I have some perspectives to offer from two very mundane domestic chores. It matters from what distance you see something. How close or how far ? Today as Jaya was standing outside the bathroom, she noticed that the tiles below the mirror were stained with dirt and watermarks. When she pointed out to the maid, she argued that she cleans it everyday. Jaya asked her to step out of the room, stand at a distance and watch for sometime from different angles. The maid sheepishly admitted that yes, it is not clean enough and indeed she was not cleaning it. Jaya realised, from a close distance everything looked perfect but as she got farther, the actual stains started showing up. She learnt that if one becomes too involved with some activity, it is difficult to appreciate if it is carried out well enough or not. It pays to step aside, disengage for a while and watch from a distance to understand if anything is broken and if it requires some fixing. But once it is clear, it must be handled with a sense of purpose, with a sense of urgency before the issue gets out of hand.
A similar lesson I learnt from the everyday chore of plucking jasmine flowers from my garden. As winter steps in, the number of flowers reduce. I bend to my right, left, forward, backward and all angles that my not-so-flexible body permits me in different postures, to reach out to the creeper that is leaning more towards the neighbour’s plot in search of the sun. I feel disappointed that there aren’t enough flowers in the basket but each time I step back or sidewards and watch from a distance, I see the gentle sunrays falling on the white petals. And lo, a flower seems to appear from nowhere, from the same branch which had nothing on it a little while ago. A whole new bunch of jasmines seem to taunt me to find them. I feel stupid wondering how on earth did I miss them earlier, when I was so close to them, when they were literally under my nose. But I soon realise, both the sight and scent of the fresh jasmine is better experienced from a distance and not when I am too close. It pays to detach yourself completely from certain situations, step aside, stand apart, watch it, observe it keenly, take a bird’s eyeview and then discover the obvious unfold.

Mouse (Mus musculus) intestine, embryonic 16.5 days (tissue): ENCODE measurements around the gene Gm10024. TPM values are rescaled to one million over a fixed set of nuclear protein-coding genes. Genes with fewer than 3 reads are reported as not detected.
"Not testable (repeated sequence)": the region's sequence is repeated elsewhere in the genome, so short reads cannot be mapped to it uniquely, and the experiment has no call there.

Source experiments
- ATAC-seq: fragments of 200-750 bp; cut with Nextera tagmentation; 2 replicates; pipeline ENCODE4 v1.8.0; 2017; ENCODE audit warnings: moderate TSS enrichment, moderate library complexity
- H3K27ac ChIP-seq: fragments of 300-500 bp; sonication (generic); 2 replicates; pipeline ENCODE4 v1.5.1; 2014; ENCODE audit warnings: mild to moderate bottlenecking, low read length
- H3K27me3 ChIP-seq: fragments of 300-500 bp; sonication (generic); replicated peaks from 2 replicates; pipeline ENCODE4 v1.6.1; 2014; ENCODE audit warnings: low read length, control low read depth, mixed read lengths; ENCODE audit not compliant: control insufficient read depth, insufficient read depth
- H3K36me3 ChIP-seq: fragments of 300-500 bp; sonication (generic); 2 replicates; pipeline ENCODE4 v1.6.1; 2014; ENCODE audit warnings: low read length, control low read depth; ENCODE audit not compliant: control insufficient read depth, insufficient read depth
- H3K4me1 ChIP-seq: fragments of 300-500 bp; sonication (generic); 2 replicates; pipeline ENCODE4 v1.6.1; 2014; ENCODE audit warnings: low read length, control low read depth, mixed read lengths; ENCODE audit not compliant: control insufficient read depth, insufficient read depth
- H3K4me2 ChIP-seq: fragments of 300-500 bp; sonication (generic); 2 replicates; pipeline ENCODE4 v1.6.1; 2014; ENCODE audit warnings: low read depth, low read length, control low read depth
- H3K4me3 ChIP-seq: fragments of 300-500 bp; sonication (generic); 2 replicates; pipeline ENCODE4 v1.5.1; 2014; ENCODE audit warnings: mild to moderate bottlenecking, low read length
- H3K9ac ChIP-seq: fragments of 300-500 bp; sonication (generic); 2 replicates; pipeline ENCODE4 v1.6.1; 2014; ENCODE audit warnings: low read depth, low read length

Now, which of the above will the MCA adopt ?
Will it develop a keen hawk-like eyes of Jaya, the homemaker to find the stains proactively ? or
Will it continue to bury its head in the sand, like the proverbial Ostrich ?
Will it continue to be like the stubborn maid who refuses to recognise the stains until pointed out ? or
Will it accept that something is broken and requires to be fixed urgently ?
Will it stand close to the creeper and continue to look for the fragrant jasmines randomly ? or
Will it step back, find the right position and watch from a distance to spot the elusive flowers ?
Will it realise that it needs to shift its stand ?
Perhaps, the other side (represented by professionals and corporates) needs to adopt a similar strategy too. Then and only then the atmosphere of mistrust and angst will die down, opening up channels of communication and purposeful action. Ease of Doing Business calls for this and more, not just climbing up a few rankings for World Bank !